Contractors must be pre-qualified with the Department in order to bid for the performance of road, bridge, or public transportation construction contracts greater than $2,000,000.00. Pre-qualification is accomplished by using an application process. The Contractor Pre-qualification process results in the issuance of a Certificate of Qualification for each successful applicant which lists the approved work classes and the Maximum Capacity Rating in dollars.
As a DBE prime contractor, what does it mean to be prequalified?
Effective July 1, 2012, applicants seeking prequalification to bid on road and bridge construction projects less than $1,000,000 can apply by submitting financial statements "Reviewed" by a Certified Public Accountant. All other requirements of Rule 14-22, F.A.C. still apply. Therefore, the application and financial statements must be submitted within 4 months of the applicant's fiscal year end. Applications must be submitted online at FDOT Prequalification for Contractor’s.
As a DBE how do I update information in the UCP Certified DBE database? (i.e., address, phone number, email address).
The process for current DBE’ to update their information in the UCP database can be accomplished when you submit the ANNUAL “No Change” AFFIDAVIT – FOR CONTINUTING DBE CERTIFICATION” in the section of the form entitled Significant Changes: (Explain changes in the business on a separate sheet of paper and attach to this document).
As a current DBE company, how do I request additional NAICS code(s)?
The process for current DBE’ to request additional NAICS codes for their DBE company can be accomplished when you submit the ANNUAL “No Change” AFFIDAVIT – FOR CONTINUTING DBE CERTIFICATION” in the section of the form entitled “New Work Area/Services – REQUEST ADDITIONAL NAICS CODES: (Request to add additional NAICS Code(s), submit copies of three executed contracts and include NAICS Code (if known). For further information on this, review NAICS website at http://www.sba.gov/size/
What is the Unified Certification Program (UCP)?
The UCP provides "one-stop shopping" where disadvantaged businesses that meet the DBE certification requirements and become certified are eligible to be used to meet the DBE goal requirements on any project with funding from the U.S. Department of Transportation. The UCP eliminates the need for multiple DBE certifications with recipients of funding from the U.S. Department of Transportation.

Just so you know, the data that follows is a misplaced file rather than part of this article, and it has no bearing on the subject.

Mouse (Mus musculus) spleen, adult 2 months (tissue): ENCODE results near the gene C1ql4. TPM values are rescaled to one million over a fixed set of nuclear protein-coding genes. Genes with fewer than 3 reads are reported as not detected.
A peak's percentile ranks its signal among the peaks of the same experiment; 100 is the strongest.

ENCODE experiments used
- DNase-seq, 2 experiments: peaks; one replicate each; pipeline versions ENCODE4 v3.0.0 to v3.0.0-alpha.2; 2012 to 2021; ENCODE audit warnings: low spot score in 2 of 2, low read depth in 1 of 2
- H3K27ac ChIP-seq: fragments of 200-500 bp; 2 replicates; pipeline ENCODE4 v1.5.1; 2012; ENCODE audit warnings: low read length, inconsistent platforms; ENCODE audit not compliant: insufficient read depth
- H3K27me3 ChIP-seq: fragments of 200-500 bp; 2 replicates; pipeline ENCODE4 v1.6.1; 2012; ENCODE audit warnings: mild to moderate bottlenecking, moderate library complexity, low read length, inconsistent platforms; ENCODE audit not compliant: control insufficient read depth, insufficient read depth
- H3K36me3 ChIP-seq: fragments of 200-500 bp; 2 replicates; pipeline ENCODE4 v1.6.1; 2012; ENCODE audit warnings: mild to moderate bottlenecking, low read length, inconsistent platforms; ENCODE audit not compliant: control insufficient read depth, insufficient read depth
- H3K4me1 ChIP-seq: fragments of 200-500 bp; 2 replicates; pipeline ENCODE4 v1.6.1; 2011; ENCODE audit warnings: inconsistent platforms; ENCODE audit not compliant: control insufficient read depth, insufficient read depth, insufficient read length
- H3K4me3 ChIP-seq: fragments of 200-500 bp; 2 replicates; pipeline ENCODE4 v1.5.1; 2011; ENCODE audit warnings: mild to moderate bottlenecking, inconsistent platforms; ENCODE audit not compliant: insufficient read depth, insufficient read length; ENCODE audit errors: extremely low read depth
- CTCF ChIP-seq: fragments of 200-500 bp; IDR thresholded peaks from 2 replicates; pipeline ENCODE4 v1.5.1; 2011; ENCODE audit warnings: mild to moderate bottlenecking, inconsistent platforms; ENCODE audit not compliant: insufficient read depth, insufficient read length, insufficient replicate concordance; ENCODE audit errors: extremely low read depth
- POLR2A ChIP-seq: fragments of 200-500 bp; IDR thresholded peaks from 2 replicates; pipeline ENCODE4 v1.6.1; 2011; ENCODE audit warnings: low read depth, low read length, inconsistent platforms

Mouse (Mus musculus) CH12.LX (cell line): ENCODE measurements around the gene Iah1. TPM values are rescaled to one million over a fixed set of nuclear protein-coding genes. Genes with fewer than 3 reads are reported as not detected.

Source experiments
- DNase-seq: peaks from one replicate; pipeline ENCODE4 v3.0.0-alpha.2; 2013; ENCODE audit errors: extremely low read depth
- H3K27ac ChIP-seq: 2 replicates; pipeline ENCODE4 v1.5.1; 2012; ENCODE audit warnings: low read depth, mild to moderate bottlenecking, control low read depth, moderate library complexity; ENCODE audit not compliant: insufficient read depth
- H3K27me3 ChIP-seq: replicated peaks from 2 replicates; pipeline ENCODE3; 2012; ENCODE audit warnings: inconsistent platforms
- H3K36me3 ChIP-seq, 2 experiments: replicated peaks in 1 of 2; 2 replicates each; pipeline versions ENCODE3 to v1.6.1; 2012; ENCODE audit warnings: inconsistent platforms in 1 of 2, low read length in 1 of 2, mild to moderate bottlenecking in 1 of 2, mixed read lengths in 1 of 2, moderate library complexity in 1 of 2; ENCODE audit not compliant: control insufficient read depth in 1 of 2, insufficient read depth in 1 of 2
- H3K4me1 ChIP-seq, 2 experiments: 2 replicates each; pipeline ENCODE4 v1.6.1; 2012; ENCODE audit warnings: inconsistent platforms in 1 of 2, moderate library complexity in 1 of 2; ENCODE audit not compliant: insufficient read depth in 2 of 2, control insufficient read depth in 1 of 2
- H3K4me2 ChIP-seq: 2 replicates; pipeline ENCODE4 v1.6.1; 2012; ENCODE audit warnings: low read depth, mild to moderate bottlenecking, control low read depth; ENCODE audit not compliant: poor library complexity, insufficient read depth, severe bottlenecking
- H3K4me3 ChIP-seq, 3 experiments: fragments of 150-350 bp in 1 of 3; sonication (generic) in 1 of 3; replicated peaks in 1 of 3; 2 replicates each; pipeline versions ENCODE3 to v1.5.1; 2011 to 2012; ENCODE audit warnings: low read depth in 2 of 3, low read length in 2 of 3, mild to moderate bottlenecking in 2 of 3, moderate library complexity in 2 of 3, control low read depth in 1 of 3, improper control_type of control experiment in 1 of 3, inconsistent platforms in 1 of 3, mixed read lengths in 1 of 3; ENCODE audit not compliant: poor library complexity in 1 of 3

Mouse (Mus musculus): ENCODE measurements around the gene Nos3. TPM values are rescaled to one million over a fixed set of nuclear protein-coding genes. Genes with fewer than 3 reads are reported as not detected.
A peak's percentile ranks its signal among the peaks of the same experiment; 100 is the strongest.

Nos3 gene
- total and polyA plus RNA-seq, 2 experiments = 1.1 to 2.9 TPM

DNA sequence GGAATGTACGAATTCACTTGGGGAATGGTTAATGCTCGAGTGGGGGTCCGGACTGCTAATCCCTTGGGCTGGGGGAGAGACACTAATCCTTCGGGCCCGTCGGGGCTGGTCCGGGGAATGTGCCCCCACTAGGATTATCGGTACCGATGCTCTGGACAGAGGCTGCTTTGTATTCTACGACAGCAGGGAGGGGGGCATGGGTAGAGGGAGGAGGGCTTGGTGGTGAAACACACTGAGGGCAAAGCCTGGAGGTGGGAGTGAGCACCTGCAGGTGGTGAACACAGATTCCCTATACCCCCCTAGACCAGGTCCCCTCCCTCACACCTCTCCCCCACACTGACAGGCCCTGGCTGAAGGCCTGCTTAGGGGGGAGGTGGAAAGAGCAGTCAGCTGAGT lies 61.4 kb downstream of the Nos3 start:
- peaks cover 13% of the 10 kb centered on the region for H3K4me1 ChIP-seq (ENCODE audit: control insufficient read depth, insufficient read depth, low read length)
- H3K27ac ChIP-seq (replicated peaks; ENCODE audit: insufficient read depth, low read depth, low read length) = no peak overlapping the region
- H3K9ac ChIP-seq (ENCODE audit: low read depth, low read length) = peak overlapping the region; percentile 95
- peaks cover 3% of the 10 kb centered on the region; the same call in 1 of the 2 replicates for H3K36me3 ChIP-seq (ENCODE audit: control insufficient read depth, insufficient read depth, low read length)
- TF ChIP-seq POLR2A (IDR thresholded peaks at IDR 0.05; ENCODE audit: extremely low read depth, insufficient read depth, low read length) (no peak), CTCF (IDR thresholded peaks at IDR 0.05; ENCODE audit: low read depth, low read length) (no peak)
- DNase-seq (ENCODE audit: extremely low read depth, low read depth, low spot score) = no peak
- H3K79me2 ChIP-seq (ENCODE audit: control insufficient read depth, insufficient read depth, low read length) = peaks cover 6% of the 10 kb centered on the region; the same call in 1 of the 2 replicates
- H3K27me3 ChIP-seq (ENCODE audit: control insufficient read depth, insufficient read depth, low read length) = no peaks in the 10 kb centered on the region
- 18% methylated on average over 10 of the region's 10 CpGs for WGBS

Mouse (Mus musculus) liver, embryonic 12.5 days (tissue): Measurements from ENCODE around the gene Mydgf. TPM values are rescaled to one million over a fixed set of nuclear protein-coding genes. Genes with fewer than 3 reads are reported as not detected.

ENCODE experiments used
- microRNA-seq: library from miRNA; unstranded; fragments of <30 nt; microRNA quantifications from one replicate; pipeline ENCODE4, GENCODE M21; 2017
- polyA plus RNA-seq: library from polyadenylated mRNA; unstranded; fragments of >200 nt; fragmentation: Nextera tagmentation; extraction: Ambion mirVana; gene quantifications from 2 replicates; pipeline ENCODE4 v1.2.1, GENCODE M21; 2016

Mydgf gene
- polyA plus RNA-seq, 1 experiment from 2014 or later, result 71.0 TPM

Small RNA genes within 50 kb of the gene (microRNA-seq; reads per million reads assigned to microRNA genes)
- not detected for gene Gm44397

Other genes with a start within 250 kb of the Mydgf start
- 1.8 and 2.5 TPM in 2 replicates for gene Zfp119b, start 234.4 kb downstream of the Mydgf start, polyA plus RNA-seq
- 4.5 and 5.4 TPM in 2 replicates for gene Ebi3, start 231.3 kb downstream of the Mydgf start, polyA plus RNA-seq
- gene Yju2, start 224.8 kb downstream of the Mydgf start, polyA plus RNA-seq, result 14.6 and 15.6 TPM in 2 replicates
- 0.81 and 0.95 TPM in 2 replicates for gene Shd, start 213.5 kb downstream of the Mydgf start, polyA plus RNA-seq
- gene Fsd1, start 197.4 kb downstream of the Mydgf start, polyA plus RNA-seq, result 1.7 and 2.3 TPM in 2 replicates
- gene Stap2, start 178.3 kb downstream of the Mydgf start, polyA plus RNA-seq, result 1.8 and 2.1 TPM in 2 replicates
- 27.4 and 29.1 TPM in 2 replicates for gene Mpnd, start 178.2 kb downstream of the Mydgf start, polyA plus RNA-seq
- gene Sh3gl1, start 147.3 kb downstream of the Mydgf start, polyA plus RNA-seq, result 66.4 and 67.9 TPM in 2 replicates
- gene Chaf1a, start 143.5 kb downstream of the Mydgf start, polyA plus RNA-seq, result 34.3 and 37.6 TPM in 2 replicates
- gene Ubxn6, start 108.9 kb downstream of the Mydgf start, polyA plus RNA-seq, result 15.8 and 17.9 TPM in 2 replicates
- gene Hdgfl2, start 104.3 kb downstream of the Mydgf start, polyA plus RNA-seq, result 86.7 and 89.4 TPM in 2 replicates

How do I apply for Interstate Certification?
If you are an existing DBE firm, the following documentation must be provided
1. A complete copy of the application form, all supporting documents, and any other information you have submitted to your home state or any other state related to your firm's certification. This includes affidavits of no change and any notices of changes that you have submitted, as well as any correspondences concerning your application or status as a DBE firm.
2. Any notices or correspondence from states other than your home state relating to your status as an applicant or certified DBE in those states, including facts and all documentation concerning if your firm was denied certification or decertified.
3. If you have filed a certification appeal with DOT, you must provide your letter of appeal and DOTs response.
4. You must submit the Interstate application sworn to by the firm's owners before a person who is authorized by State law to administer oaths executed under penalty of perjury of the laws of the United States.
Note: Firms located outside of Florida that is certified in their home state and applying for DBE certification in the state of Florida, must fill out a Interstate Affidavit form. Please go to the following website for application submission: http://www.fdot.gov/equalopportunity/dbecertification.shtm
The processing time is approximately 90 days from the date the completed application and support documentation is provided.